Succeeding Faker

Since he entered League of Legends, Faker has been the hallmark of competitive excellence. Now that his performance is wavering, can someone take his throne?

by Daniil Volkov

(Image Credit: Riot Games)

Between the Unkillable Demon King, the God of Gods, and the best player in the world, Lee “Faker” Sang-hyeok has many names in the League of Legends scene. In fact, his legacy is so grand that even landing a single kill on him in a competitive setting became the metaphorical rite of passage that separated good mid laners from the great ones. But no matter how many times he died, Faker only seemed to come back stronger, and—until recently—no one could dream of challenging Faker and his team SK Telecom T1 at international tournaments.

The 2017 World Championship turned this narrative on its head. There, Samsung Galaxy proved that even a god could bleed by dismantling SK Telecom T1 in one of the most one-sided finals in League of Legends history. 

Of course, you could argue that the loss wasn’t on Faker. Even when his team was falling apart, the Unkillable Demon King still put together a string of world-class performances, and if it wasn’t for him, SKT T1 wouldn’t have even gotten past quarters. 

And then 2018 happened. 

Not only was this one of the darkest eras for Faker, who had to play low-impact picks like Lulu and Taric, but it was also a time of hardships for his team that suffered from a distinct identity crisis. At one point, the Korean powerhouse even attempted to sub out its superstar mid laner—a move that proved surprisingly effective in the short term, but ultimately didn’t give SKT T1 enough momentum to clinch the final playoffs spot.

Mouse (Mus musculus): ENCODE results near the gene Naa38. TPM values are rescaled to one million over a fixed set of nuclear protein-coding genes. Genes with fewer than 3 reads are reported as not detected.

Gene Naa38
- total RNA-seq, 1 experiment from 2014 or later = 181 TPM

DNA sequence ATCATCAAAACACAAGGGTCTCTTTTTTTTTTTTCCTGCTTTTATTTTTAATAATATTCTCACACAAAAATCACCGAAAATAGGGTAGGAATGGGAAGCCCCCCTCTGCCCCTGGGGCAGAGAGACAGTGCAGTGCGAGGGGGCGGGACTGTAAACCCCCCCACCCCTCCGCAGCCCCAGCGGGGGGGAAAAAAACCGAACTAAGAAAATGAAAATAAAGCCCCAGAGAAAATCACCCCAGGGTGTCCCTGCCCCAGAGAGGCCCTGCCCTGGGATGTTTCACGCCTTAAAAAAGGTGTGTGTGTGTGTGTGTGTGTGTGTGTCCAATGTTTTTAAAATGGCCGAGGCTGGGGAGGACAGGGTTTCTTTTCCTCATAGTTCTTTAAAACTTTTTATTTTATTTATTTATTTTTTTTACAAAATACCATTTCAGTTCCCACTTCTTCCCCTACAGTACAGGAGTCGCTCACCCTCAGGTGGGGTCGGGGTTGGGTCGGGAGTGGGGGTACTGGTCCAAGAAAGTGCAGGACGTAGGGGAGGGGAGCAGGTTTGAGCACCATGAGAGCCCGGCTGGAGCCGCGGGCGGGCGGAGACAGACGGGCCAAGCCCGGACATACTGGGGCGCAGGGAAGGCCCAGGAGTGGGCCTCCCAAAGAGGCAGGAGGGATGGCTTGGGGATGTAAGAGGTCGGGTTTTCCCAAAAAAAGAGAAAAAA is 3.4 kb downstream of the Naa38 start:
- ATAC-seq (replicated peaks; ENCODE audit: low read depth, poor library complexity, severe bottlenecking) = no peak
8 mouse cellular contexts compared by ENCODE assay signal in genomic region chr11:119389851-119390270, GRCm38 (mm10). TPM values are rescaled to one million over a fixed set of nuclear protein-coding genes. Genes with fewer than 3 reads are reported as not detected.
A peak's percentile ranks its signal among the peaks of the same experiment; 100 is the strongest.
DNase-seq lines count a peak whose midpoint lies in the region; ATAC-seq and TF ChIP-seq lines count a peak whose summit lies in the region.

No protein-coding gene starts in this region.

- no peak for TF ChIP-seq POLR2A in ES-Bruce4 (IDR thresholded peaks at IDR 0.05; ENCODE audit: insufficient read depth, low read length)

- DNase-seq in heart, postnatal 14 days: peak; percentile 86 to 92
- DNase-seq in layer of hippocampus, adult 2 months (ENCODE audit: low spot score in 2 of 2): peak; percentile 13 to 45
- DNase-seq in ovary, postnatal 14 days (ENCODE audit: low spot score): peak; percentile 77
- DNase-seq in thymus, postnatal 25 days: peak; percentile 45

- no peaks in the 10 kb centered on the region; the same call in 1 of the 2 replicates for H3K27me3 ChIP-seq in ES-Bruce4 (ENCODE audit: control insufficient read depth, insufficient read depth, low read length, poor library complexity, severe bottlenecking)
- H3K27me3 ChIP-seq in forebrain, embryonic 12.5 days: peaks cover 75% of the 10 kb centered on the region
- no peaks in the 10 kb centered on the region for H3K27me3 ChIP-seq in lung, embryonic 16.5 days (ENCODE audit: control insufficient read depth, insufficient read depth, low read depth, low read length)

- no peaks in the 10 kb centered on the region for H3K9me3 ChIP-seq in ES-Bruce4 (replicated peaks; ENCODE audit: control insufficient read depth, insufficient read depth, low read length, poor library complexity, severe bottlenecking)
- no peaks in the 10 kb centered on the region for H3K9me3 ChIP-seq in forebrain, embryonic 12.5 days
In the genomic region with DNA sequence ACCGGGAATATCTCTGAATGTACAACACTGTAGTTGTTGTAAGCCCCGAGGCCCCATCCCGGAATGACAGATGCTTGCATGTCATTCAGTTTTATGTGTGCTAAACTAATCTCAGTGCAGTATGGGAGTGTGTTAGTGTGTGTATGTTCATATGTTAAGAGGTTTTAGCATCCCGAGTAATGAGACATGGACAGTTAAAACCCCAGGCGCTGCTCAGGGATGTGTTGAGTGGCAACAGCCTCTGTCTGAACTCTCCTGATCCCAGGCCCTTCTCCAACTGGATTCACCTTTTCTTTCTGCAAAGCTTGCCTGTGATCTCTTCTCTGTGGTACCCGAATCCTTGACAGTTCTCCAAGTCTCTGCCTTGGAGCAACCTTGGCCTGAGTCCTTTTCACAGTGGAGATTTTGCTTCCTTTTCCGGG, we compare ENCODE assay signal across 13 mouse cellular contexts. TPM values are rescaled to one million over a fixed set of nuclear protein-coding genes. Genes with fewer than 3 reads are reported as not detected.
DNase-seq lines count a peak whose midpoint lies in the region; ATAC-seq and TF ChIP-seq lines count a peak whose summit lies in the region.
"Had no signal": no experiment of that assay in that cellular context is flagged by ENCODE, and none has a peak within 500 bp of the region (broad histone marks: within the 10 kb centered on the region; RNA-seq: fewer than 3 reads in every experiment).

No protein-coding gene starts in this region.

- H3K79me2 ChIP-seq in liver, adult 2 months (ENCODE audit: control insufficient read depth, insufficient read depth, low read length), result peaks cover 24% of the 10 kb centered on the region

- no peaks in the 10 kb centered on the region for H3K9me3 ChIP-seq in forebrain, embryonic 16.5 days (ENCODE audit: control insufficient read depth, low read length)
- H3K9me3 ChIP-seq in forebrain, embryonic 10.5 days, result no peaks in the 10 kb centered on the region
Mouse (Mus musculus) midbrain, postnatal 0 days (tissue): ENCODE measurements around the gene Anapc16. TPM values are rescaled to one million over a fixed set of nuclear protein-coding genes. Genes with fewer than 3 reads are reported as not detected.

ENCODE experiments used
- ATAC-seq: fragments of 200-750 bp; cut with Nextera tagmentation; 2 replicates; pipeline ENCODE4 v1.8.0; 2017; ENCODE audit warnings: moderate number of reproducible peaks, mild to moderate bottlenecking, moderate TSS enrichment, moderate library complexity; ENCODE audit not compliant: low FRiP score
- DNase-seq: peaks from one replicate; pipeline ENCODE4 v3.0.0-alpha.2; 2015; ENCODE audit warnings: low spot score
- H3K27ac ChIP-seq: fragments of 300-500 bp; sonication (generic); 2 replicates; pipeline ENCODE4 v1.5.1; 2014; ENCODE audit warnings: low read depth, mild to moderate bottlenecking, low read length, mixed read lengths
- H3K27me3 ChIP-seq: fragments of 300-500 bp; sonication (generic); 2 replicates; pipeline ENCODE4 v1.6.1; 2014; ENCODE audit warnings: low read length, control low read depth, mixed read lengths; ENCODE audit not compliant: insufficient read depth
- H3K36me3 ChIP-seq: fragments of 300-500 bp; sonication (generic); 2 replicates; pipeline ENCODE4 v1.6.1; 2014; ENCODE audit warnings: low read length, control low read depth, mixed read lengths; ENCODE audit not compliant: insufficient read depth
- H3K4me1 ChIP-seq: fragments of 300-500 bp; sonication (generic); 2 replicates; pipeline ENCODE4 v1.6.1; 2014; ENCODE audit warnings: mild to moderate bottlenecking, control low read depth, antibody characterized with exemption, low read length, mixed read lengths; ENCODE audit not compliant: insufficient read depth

Still, Faker had the chance to turn the tide in the Gauntlet. But dragging his teammates to the finish line the same way he did at Worlds proved too much for him to handle, and a 3-2 loss to Gen.G ensured that the Unkillable Demon King missed the 2018 Worlds Championship. Suddenly, the title of best player in the world was up for grabs. And new challengers stepped up for a chance to claim the vacant throne.

At first glance, it seemed like Jian “Uzi” Zi-Hao would be the designated successor. 2018 was a breakthrough year for the Chinese AD carry, and his aggressive playstyle and razor-sharp mechanics made him the driving force behind RNG’s victories at the LPL, MSI, and Rift Rivals. However, Uzi’s golden road led to a dead end when he couldn’t carry a close quarterfinals series against underdogs G2 Esports. 

But the fall of Uzi only meant there was one less obstacle for the other contender, Song “Rookie” Eui-jin. Much like Faker, Rookie is the cornerstone of his team’s strategies, and he’s already made a claim to being the best mid laner of Worlds 2018. On top of that, Invictus Gaming has a clear path to the World Championship finals, and once Rookie gets to that point, he will only need one final push, one decisive best-of-five series to claim the title.

Still, would this be enough to outshine Faker? Not just yet. A single Worlds victory isn’t enough to overshadow Faker’s long-standing history of competitive success, and he will forever be in the League of Legends pantheon as the man who inspired generations of top-tier mid laners. The title of the best player in League of Legends will remain in his hands, at least for the near future. 

What’s certain, though, is that Fakers legacy will keep getting challenged. Uzi will be preparing hard to mount his comeback, Rookie will be continuing to hone his mid lane dominance, and dozens of hungry newcomers will be looking for new ways to take down the all-time greats. 

And if the downward spiral of SKT T1 continues and Faker misses one more World Championship in 2019, he might have to add another title to his long list of nicknames—the King Who Lost His Throne.


Daniil Volkov